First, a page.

Region: North Coast
Regional District: Skeena-Queen Charlotte
The Village of Queen Charlotte is a pristine ocean side community located at the southern end of Graham Island at Skidegate Inlet. The residents of this community have deep roots in the cultural history of the area and an inherent respect for the environment. Opportunities for investment in the local economy are apparent with the abundance of natural resources, outdoor tourism, and cultural attractions. Originally founded around the North American Timber Company sawmill in 1908, the Village of Queen Charlotte took advantage of the lumber and fishing industry to grow into the thriving community that it is today. Recently, diversification into the tourism industry has helped to enrich the lives of the residents by providing opportunities for tours into the Gwaii Haanas National Park Reserve and Haida Heritage Site, and access to a year round QC Visitor Center. Historical homesteads, museums and logging and fishing sites also serve as excellent cultural attractions. Queen Charlotte offers an unparalleled quality of living for the outdoor enthusiast. It is surrounded by multitude of beaches, ocean based recreational activities and hiking and camping locations. Residents need only look into their backyard for access to the natural attractions that Haida Gwaii has to offer. Transportation via BC Ferries (terminal within the village boundaries) or Air Canada Jazz daily from Sandspit moves both freight and people. The new Haida Gwaii Hospital and Health Centre - Xaayda Gwaay Ngaaysdll Naay opened in 2016, bringing state of the art health care to the community. There is an Elementary school in Skidegate, Secondary School in Queen Charlotte as well as an alternative school in Queen Charlotte. The Haida Gwaii Higher Education Society, a private organization, offers 15 credits per semester in coordination with the University of BC Faculty of Forestry. The islands are the classroom, UBC your university. Advantages to investing in Queen Charlotte include competitive industrial tax rates, access to transportation infrastructure, minimal development and business licence fees, and substantial utility capacity. With all the Village of Queen Charlotte has to offer, it is an ideal place to raise a family, enjoy the outdoors and develop your company’s next business opportunity.
View facts and figures about Queen Charlotte, BC to help inform your investment research. Click the title to expand and display the statistics.
NOTE: Driving distances are measured using the road/ferry network starting with a key point in a community (e.g main office address).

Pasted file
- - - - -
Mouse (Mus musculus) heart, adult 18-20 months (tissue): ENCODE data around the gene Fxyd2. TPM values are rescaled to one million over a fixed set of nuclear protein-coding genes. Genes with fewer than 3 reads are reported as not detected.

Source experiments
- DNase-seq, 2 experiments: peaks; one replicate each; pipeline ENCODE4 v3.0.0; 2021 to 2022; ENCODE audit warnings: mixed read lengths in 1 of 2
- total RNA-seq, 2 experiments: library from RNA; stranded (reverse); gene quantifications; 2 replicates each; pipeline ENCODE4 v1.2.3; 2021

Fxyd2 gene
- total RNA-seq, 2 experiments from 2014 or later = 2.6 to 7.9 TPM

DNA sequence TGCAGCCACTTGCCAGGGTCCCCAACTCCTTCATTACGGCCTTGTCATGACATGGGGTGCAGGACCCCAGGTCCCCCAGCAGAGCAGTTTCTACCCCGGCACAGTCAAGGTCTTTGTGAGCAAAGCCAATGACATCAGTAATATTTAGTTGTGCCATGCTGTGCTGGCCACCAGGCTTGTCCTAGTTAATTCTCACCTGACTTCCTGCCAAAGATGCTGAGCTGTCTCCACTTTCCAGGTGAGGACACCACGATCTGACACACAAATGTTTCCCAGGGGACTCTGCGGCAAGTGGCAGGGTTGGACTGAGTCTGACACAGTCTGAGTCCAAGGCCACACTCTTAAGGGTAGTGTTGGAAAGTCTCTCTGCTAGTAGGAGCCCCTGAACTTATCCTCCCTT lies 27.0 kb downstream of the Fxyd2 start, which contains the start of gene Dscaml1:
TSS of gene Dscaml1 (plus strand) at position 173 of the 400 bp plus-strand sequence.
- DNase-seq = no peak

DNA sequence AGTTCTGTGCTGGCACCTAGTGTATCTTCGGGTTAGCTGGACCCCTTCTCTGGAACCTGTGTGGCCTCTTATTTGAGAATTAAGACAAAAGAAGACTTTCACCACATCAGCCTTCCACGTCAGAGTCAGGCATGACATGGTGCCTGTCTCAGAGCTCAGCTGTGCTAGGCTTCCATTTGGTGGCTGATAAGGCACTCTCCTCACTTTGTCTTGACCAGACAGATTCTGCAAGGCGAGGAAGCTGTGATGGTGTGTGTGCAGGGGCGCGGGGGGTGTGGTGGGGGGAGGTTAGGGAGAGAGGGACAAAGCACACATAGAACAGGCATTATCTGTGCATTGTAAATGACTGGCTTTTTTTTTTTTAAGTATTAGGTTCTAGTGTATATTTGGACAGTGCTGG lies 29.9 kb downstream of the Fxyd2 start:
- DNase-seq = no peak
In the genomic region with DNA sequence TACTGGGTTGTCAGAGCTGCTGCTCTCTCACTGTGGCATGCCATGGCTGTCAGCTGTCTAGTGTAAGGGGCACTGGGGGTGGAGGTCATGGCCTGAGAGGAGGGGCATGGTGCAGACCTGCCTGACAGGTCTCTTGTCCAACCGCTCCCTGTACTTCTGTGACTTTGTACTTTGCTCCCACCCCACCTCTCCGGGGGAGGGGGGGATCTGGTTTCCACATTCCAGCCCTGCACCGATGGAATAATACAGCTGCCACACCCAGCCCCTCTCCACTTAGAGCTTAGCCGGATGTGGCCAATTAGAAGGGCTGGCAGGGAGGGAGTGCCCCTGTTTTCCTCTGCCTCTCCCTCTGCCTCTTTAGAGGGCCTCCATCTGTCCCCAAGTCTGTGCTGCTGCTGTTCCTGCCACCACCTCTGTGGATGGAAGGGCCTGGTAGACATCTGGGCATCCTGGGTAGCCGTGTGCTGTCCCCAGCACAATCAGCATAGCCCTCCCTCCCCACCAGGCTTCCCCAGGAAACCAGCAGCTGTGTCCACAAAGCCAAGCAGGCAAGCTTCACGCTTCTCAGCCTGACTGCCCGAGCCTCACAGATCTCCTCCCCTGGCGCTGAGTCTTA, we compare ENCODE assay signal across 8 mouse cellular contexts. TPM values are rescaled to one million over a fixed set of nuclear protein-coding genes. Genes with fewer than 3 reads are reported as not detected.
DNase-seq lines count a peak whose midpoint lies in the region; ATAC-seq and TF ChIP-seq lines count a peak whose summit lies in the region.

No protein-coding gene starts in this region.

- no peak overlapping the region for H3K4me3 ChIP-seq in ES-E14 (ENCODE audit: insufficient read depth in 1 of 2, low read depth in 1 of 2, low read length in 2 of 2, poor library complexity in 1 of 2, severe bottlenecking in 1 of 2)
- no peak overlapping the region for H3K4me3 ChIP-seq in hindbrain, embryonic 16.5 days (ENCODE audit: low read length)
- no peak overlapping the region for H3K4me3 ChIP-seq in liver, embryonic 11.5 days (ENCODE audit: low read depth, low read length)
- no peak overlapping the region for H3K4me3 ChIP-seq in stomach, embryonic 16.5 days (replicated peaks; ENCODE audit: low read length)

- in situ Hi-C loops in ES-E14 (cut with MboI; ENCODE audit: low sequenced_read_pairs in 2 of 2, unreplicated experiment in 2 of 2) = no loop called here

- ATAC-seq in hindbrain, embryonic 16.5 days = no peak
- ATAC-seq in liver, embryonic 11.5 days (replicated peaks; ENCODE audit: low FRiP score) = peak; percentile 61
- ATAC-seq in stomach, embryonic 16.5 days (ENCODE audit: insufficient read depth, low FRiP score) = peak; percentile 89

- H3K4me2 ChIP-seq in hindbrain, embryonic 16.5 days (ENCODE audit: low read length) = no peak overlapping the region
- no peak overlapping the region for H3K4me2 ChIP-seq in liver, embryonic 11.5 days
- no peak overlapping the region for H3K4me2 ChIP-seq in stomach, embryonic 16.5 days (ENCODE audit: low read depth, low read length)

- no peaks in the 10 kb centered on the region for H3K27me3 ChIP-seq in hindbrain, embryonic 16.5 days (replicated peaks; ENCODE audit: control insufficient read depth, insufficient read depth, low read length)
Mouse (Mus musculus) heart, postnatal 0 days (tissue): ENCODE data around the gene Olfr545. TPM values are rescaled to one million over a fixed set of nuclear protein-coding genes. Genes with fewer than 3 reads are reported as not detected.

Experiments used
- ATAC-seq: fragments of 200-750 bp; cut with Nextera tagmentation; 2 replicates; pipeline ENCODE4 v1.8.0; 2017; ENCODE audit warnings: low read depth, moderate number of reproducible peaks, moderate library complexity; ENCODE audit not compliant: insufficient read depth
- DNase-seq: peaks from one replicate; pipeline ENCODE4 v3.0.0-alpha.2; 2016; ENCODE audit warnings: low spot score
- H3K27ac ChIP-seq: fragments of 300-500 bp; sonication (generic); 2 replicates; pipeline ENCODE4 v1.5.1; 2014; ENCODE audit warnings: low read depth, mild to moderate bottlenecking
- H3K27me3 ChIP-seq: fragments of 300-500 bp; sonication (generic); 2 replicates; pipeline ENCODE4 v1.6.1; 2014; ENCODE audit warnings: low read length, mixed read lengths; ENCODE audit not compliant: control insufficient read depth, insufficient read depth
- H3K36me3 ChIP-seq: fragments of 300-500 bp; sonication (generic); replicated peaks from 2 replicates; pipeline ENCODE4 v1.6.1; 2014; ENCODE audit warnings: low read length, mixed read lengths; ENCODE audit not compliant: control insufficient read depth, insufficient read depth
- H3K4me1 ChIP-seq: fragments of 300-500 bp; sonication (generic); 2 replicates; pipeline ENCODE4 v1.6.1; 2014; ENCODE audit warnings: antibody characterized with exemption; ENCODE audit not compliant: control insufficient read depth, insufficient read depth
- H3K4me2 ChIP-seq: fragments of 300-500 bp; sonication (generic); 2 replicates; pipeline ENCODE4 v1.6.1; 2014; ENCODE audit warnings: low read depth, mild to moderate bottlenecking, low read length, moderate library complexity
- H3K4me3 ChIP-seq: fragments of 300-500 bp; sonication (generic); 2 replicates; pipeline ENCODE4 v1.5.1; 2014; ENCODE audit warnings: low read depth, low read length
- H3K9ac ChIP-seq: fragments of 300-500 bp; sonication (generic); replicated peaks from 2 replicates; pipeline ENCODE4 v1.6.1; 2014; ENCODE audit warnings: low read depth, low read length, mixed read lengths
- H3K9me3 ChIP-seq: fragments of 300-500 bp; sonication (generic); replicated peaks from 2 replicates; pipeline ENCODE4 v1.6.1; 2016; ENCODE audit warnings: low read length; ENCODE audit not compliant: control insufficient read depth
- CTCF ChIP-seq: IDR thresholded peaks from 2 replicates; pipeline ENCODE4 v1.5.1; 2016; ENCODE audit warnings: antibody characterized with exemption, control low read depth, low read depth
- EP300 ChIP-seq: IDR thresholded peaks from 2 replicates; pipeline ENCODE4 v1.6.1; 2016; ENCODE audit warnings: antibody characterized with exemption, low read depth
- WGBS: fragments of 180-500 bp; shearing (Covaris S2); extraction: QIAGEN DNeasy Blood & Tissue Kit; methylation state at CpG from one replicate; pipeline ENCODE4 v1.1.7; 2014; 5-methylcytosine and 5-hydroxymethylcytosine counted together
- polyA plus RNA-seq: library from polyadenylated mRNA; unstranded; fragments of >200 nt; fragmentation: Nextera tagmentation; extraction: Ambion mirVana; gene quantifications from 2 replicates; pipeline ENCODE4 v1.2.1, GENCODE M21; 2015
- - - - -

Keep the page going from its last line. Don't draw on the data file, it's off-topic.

800 Prince Rupert Boulevard, Prince Rupert, BC
Oasis Apartments is the premier apartment complex in Prince Rupert, offering both furnished and unfurnished suites for rent. Many of the 92 apartments have been completely renovated with upscale features such as heated tile floors, solid wood cabinets, full size appliances, and in-suite laundry.The ...
101 11 Ave E, Prince Rupert, BC, V8J 4N9
519 3rd Avenue West, Prince Rupert, BC
Vacant Pub and Cold Beer/Wine Store. This prime, 0.65-acre property sits on a corner lot and enjoys views overlooking Seal Cove, Tuck Inlet and the local Coast Mountains. Located nearby is the Canadian Coast Guard sea plane base, shipyard, curling rink, ferry terminal and garden center. In the pa...
The Skii km Lax Ha First Nation may be small – it has only 30 members – but its traditional territory of nearly 20,000 square kilometres is large and overlaps with an area known as the Golden Triangle, a region near Hazleton that has world-class copper and gold deposits.
In 2008... continue
The City of Terrace, British Columbia signed an $11.8 million agreement in the summer of 2014 to sell two portions of the Skeena Industrial Development Park in Terrace to Taisheng International Investment Services (Taisheng). The City of Terrace and the Kitselas First Nation are joint-venture... continue
View the list of First Nations with asserted traditional territory in this area.
Learn more about Building Relationships with B.C. First Nations.
British Columbia’s high quality seafood products are in demand globally. In 2017, B.C. exported $3.9 billion worth of agrifood and seafood pr...
Today, there are approximately 200,000 Indigenous people in British Columbia representing 198 distinct First Nations as well as Métis and Inuit gro...
Working closely with B.C.’s cherry growers, the federal government has secured access for fresh B.C. cherries to the Japanese market. Accordi...
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